‘What drives you?’ says the book.
‘Haven’t we been here before?’
‘What drives you?’
‘Are you serious?’
‘Never more,’ says the book. ‘What drives you?’ it says again.
‘Do we really have to?’ I say. ‘Can’t we just go on to the next thing, whatever, or just watch some telly? Did I tell you, I got a nice new coat?’
‘Don’t care about your coat,’ the book says. ‘What drives you?’
‘And I heard this wonderful bit of radio, kind of made me proud to live in this country, where Don Paterson had analysed the speech patterns at the end of Blade Runner, you know, the bit in the rain with Rutger Hauer looking down at Harrison Ford hanging off the building. Turns out it’s all in iambic pentameter! Very Shakespearean, he called it.’
‘Sounds fascinating,’ says the book.
‘I can tell you don’t mean that,’ I say.
‘You’re right, I don’t,’ says the book.
‘Then there was this heartbreaking story, Italian author, about a teenage boy who falls in love with an unattainable rich girl, the basis of which is his life as an unyielding brute of a businessmen -in the flower business. Do you get it, he sent her a flower each day, even though she ran off with someone else. Quite stunning. I nearly had to pull over for the tears.’
‘I’m really not that interested.’
‘And did you know the work of Theo Dorgan? Irish poet. Someone read a poem of his poem out on a programme about gardens. Not gardening, gardens. Quite different. Apparently the Egyptians called them Death Gardens. It’s not as gloomy as it sounds. Is this helping?’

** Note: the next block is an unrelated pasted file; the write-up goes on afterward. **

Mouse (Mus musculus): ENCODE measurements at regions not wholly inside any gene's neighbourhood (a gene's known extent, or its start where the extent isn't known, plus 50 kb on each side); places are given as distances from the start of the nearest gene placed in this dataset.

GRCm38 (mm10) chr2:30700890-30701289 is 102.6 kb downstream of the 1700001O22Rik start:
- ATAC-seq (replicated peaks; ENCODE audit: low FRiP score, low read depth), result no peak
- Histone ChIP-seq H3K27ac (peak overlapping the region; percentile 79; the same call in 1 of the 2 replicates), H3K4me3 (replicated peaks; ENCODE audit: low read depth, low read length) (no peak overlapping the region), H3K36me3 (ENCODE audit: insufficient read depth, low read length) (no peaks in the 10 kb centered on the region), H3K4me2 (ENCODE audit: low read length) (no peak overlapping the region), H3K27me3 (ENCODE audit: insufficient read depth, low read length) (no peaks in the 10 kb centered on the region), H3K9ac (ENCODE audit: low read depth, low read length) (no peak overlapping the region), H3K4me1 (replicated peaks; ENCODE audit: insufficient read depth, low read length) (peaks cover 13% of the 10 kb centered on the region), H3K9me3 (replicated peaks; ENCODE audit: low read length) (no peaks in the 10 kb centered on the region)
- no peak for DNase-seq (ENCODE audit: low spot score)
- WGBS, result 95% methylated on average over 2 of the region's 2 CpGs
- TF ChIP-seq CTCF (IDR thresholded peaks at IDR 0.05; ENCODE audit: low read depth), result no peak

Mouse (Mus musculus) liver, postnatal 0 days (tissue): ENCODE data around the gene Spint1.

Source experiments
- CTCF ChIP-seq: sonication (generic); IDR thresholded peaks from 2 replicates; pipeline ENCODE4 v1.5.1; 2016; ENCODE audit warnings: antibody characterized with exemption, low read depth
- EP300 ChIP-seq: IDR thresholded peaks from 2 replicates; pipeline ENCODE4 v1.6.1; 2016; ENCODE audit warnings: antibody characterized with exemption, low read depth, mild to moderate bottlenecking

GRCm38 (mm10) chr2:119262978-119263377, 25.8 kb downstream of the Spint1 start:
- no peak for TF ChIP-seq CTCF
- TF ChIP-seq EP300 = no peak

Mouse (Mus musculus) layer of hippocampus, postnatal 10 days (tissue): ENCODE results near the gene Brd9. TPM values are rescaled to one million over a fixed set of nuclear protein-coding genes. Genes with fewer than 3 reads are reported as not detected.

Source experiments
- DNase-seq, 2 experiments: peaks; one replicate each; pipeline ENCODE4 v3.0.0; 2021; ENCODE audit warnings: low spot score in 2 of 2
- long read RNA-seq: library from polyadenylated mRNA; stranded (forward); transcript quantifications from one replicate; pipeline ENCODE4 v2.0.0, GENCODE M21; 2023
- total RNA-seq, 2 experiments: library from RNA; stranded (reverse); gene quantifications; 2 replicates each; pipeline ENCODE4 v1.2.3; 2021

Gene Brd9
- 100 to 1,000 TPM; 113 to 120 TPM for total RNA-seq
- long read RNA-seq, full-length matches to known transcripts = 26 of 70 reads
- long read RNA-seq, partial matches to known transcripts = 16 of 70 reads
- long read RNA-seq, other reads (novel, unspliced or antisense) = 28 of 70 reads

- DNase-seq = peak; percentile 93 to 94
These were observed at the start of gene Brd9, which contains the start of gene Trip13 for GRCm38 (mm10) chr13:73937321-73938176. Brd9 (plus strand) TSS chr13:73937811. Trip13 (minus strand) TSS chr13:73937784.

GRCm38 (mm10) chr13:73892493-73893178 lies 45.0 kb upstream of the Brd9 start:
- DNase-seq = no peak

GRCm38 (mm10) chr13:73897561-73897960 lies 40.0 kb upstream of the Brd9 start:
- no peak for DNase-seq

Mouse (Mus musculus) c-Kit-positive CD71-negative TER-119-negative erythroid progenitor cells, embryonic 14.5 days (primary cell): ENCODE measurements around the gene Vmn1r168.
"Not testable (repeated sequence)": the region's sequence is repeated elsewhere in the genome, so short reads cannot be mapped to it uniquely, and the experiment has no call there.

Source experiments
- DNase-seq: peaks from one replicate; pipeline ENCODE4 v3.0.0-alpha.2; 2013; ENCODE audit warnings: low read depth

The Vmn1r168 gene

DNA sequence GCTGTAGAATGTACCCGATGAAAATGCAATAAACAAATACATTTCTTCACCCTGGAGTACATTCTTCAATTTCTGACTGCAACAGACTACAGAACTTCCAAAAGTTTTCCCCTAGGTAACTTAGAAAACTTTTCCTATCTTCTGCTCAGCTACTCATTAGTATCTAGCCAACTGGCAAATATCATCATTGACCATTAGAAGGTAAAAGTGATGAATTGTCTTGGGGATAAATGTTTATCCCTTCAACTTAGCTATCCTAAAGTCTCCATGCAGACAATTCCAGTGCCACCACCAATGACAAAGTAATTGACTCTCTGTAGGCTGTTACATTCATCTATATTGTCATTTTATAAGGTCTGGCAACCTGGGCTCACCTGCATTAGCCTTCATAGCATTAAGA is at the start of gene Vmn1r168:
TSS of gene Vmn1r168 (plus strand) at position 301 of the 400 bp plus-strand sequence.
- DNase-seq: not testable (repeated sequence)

‘Not much.’ The book shrugs. ‘If it’s all the same to you I think I’ll make some tea.’
‘Before you go,’ I say, ‘I believe I’ve answered your question.’
‘By telling you what drives me.’
‘What drives me is not to forget. Not forgetting. That’s it. How the light looked one afternoon when I had been worried my son was late home from school. The apple blossom that year. The way Peter Carpenter squinches up his eyes when he laughs. The way Cliff leaves such long gaps in his workshops, holes of silence, of possibility, for words to emerge and grow… How a schoolmaster spoke to me thirty years ago, so that I may not become him, or filled with that hatred. What drives me is that. Not to forget. ‘Without hope and without despair’, as Karen Blixen says. The kindness of my parents, the darkness of a cup of coffee, my children’s laughter when I had been away for the day. Rain on my upturned face. These things. They are enough. They will always be enough.’